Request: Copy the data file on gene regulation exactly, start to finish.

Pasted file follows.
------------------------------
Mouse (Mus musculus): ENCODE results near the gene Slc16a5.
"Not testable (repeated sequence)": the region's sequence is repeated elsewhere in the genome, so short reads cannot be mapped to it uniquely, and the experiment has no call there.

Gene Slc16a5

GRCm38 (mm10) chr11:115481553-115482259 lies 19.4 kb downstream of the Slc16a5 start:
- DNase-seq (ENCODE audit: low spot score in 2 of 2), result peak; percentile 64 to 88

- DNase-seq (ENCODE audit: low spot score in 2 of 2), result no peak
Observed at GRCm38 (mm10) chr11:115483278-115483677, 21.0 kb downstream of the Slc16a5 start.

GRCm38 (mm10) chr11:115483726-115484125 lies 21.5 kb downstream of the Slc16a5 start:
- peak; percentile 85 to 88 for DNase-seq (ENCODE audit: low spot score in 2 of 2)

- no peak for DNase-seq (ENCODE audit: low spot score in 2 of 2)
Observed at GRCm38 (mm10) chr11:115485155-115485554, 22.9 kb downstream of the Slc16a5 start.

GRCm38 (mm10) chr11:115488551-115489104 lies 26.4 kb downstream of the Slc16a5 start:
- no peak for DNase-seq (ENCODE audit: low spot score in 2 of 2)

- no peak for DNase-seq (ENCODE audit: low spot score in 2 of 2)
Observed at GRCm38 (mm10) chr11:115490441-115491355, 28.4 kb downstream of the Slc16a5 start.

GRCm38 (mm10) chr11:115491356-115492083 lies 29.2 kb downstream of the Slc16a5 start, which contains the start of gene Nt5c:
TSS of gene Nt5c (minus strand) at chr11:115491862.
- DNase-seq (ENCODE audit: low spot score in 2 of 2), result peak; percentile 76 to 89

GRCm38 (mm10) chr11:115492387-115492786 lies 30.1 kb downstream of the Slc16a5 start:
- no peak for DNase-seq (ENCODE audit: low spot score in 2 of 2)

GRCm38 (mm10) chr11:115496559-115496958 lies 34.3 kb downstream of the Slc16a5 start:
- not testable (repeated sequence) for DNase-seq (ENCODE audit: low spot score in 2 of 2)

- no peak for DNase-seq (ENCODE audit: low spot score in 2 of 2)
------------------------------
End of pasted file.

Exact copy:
Mouse (Mus musculus): ENCODE results near the gene Slc16a5.
"Not testable (repeated sequence)": the region's sequence is repeated elsewhere in the genome, so short reads cannot be mapped to it uniquely, and the experiment has no call there.

Gene Slc16a5

GRCm38 (mm10) chr11:115481553-115482259 lies 19.4 kb downstream of the Slc16a5 start:
- DNase-seq (ENCODE audit: low spot score in 2 of 2), result peak; percentile 64 to 88

- DNase-seq (ENCODE audit: low spot score in 2 of 2), result no peak
Observed at GRCm38 (mm10) chr11:115483278-115483677, 21.0 kb downstream of the Slc16a5 start.

GRCm38 (mm10) chr11:115483726-115484125 lies 21.5 kb downstream of the Slc16a5 start:
- peak; percentile 85 to 88 for DNase-seq (ENCODE audit: low spot score in 2 of 2)

- no peak for DNase-seq (ENCODE audit: low spot score in 2 of 2)
Observed at GRCm38 (mm10) chr11:115485155-115485554, 22.9 kb downstream of the Slc16a5 start.

GRCm38 (mm10) chr11:115488551-115489104 lies 26.4 kb downstream of the Slc16a5 start:
- no peak for DNase-seq (ENCODE audit: low spot score in 2 of 2)

- no peak for DNase-seq (ENCODE audit: low spot score in 2 of 2)
Observed at GRCm38 (mm10) chr11:115490441-115491355, 28.4 kb downstream of the Slc16a5 start.

GRCm38 (mm10) chr11:115491356-115492083 lies 29.2 kb downstream of the Slc16a5 start, which contains the start of gene Nt5c:
TSS of gene Nt5c (minus strand) at chr11:115491862.
- DNase-seq (ENCODE audit: low spot score in 2 of 2), result peak; percentile 76 to 89

GRCm38 (mm10) chr11:115492387-115492786 lies 30.1 kb downstream of the Slc16a5 start:
- no peak for DNase-seq (ENCODE audit: low spot score in 2 of 2)

GRCm38 (mm10) chr11:115496559-115496958 lies 34.3 kb downstream of the Slc16a5 start:
- not testable (repeated sequence) for DNase-seq (ENCODE audit: low spot score in 2 of 2)

- no peak for DNase-seq (ENCODE audit: low spot score in 2 of 2)